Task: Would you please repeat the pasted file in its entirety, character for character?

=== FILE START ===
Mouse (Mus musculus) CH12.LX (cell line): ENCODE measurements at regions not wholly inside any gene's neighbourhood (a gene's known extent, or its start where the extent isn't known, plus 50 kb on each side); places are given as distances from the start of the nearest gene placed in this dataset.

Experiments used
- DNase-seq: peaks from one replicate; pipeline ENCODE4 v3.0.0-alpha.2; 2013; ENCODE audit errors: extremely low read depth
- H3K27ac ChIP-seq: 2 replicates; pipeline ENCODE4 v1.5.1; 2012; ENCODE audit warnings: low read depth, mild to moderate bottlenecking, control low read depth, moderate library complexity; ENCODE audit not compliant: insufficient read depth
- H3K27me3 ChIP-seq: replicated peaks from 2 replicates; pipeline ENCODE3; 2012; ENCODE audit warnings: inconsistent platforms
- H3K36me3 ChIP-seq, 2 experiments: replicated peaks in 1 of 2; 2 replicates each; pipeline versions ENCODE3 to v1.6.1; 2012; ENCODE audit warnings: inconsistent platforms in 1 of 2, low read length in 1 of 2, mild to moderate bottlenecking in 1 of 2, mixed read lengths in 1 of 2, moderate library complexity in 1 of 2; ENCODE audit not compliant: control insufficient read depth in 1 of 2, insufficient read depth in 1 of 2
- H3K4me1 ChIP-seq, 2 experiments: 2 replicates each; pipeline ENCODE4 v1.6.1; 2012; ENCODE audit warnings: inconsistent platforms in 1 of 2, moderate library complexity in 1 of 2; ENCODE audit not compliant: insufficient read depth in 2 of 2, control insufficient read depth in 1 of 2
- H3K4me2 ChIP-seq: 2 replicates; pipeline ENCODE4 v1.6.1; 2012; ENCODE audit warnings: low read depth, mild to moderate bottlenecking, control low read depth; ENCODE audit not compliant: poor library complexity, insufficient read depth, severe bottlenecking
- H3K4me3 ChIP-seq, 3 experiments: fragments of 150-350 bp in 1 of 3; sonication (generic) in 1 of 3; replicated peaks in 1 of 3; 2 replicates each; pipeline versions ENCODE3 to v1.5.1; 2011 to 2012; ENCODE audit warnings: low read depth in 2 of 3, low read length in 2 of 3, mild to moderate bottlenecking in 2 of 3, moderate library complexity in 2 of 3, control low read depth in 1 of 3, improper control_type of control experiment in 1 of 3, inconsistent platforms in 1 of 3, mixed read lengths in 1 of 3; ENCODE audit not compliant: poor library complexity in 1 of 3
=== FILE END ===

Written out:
Mouse (Mus musculus) CH12.LX (cell line): ENCODE measurements at regions not wholly inside any gene's neighbourhood (a gene's known extent, or its start where the extent isn't known, plus 50 kb on each side); places are given as distances from the start of the nearest gene placed in this dataset.

Experiments used
- DNase-seq: peaks from one replicate; pipeline ENCODE4 v3.0.0-alpha.2; 2013; ENCODE audit errors: extremely low read depth
- H3K27ac ChIP-seq: 2 replicates; pipeline ENCODE4 v1.5.1; 2012; ENCODE audit warnings: low read depth, mild to moderate bottlenecking, control low read depth, moderate library complexity; ENCODE audit not compliant: insufficient read depth
- H3K27me3 ChIP-seq: replicated peaks from 2 replicates; pipeline ENCODE3; 2012; ENCODE audit warnings: inconsistent platforms
- H3K36me3 ChIP-seq, 2 experiments: replicated peaks in 1 of 2; 2 replicates each; pipeline versions ENCODE3 to v1.6.1; 2012; ENCODE audit warnings: inconsistent platforms in 1 of 2, low read length in 1 of 2, mild to moderate bottlenecking in 1 of 2, mixed read lengths in 1 of 2, moderate library complexity in 1 of 2; ENCODE audit not compliant: control insufficient read depth in 1 of 2, insufficient read depth in 1 of 2
- H3K4me1 ChIP-seq, 2 experiments: 2 replicates each; pipeline ENCODE4 v1.6.1; 2012; ENCODE audit warnings: inconsistent platforms in 1 of 2, moderate library complexity in 1 of 2; ENCODE audit not compliant: insufficient read depth in 2 of 2, control insufficient read depth in 1 of 2
- H3K4me2 ChIP-seq: 2 replicates; pipeline ENCODE4 v1.6.1; 2012; ENCODE audit warnings: low read depth, mild to moderate bottlenecking, control low read depth; ENCODE audit not compliant: poor library complexity, insufficient read depth, severe bottlenecking
- H3K4me3 ChIP-seq, 3 experiments: fragments of 150-350 bp in 1 of 3; sonication (generic) in 1 of 3; replicated peaks in 1 of 3; 2 replicates each; pipeline versions ENCODE3 to v1.5.1; 2011 to 2012; ENCODE audit warnings: low read depth in 2 of 3, low read length in 2 of 3, mild to moderate bottlenecking in 2 of 3, moderate library complexity in 2 of 3, control low read depth in 1 of 3, improper control_type of control experiment in 1 of 3, inconsistent platforms in 1 of 3, mixed read lengths in 1 of 3; ENCODE audit not compliant: poor library complexity in 1 of 3